Emil Broberg, President of the CEMR Standing Committee for Equality and Regional Councillor of Östergötland (Sweden), followed up on the value of this exchange between the continents, saying that “we have the same issues to work with in European and African contexts: women’s representation in decision-making, gender-based violence and economic empowerment—which constitute the core of gender equality work”.

 

Léandre Nzue, Mayor of Libreville (Gabon) and President of UCLG Africa, emphasised the fact that “the COVID pandemic has heightened inequalities between men and women across the world […] and this Charter aims to be a reference framework for local governments fighting against this.”

 

Emilia Saiz, Secretary General of UCLG, stressed the need to engage others in gender equality work: “It will be critical to involve other stakeholders in this process, including civil society and men. Our equality and advancement must reflect on other groups, including the most vulnerable.” UCLG is committed to supporting the Charter’s creation through collective thinking, promoting learning and exchanging global perspectives and experiences.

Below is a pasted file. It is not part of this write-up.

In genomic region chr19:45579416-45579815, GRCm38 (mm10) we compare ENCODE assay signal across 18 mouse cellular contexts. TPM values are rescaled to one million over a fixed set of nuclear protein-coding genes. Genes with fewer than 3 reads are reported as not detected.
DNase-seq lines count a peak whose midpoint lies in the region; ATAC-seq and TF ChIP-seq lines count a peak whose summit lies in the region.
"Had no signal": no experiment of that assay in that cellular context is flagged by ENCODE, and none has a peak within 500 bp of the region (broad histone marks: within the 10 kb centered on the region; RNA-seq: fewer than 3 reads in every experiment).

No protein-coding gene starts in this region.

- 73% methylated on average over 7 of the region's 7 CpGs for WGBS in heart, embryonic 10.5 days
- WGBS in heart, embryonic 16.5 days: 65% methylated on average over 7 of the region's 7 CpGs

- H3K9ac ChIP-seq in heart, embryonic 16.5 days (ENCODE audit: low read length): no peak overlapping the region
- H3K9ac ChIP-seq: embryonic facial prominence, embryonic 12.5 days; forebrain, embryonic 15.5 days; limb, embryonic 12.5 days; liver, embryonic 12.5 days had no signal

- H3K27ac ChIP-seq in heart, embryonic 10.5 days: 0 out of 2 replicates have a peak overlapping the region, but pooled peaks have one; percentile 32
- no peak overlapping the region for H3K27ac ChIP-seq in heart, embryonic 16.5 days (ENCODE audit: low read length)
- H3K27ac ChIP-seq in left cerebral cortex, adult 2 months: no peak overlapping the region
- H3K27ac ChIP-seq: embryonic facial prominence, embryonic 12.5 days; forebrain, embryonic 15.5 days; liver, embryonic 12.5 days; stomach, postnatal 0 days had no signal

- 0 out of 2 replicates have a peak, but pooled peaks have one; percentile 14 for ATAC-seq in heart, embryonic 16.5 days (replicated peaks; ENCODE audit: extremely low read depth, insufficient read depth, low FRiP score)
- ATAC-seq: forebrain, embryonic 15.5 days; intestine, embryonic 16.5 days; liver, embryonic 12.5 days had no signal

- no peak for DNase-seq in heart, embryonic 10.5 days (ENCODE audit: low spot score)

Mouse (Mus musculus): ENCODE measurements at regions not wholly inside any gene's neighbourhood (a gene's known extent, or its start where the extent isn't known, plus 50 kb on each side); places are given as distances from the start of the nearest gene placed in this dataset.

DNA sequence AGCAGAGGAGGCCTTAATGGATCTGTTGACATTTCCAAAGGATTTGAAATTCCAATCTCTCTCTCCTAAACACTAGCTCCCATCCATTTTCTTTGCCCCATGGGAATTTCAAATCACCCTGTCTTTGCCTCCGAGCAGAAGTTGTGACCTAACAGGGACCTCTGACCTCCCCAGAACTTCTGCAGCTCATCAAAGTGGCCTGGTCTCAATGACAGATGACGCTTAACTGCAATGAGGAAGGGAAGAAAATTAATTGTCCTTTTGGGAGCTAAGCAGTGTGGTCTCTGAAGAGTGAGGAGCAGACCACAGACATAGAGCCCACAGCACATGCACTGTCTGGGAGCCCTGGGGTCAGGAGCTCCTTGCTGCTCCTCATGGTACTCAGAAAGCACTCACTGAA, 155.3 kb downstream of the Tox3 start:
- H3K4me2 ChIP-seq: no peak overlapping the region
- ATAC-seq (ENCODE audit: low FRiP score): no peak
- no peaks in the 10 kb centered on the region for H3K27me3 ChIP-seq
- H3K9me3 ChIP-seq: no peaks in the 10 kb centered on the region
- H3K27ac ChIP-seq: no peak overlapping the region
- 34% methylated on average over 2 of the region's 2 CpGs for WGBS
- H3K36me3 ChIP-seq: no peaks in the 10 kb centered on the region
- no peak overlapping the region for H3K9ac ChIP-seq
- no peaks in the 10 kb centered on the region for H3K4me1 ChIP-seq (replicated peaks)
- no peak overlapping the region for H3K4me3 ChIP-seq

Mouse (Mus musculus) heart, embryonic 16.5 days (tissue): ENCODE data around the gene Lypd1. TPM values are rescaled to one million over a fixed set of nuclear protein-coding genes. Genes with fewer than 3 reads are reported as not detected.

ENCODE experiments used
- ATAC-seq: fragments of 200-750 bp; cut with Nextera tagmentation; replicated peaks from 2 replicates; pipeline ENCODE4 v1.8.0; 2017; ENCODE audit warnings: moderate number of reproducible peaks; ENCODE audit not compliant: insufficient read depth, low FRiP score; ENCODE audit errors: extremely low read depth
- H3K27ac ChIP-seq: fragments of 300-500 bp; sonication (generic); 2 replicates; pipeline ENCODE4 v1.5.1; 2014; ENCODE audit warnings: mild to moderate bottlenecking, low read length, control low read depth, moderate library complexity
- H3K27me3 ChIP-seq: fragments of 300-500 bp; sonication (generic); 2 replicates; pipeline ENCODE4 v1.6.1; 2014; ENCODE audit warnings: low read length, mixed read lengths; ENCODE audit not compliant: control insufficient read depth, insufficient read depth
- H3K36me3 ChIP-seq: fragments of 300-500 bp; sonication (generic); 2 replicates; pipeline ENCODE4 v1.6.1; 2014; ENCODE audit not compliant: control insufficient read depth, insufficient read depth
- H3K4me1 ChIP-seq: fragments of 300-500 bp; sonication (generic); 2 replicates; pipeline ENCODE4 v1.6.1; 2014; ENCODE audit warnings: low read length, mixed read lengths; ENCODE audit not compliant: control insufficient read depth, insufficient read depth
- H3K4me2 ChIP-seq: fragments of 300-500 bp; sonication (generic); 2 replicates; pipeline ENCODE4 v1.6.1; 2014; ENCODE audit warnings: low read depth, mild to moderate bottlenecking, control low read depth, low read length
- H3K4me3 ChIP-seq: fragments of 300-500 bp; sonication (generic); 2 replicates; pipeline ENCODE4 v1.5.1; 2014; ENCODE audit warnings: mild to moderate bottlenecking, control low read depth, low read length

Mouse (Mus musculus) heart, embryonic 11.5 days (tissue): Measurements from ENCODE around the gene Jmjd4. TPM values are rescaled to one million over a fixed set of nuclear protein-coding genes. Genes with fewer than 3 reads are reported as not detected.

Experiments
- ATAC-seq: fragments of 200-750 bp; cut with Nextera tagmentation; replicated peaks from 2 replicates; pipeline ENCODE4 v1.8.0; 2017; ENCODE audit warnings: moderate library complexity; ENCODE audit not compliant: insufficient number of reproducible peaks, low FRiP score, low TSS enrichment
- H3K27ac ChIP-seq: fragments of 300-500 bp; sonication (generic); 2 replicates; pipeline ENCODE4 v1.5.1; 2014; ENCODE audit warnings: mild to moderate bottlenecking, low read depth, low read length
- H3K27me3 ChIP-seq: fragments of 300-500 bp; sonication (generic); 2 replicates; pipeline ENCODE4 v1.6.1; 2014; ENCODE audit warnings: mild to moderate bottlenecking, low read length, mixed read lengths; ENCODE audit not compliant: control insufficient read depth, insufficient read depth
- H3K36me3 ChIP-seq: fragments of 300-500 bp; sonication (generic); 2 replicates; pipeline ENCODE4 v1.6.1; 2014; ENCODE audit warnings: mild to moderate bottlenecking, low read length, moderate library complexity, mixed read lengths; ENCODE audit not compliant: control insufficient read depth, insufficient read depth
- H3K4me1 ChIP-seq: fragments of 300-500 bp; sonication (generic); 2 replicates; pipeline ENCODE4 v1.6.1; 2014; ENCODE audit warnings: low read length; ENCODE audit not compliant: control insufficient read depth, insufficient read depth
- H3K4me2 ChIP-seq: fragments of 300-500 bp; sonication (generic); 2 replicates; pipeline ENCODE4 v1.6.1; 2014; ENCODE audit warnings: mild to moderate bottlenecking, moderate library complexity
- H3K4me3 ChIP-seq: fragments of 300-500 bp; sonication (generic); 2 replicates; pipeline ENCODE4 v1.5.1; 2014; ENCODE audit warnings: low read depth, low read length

Frédéric Vallier, Secretary General of CEMR, added: “We’ll find solutions to the problems we face by working together across sexes, across generations, across the globe. It is through collaboration by the local, regional and international levels that innovative solutions will be created”. Referring to the inspiration that the African Charter takes from the European Charter for Equality of Women and Men in Local Life (established in 2006), Jean Pierre Elong Mbassi, Secretary General of UCLG Africa, said: “We are on a common road and need to learn from others where the obstacles are. Our roads might be different but you can help us anticipate challenges based on your experience.”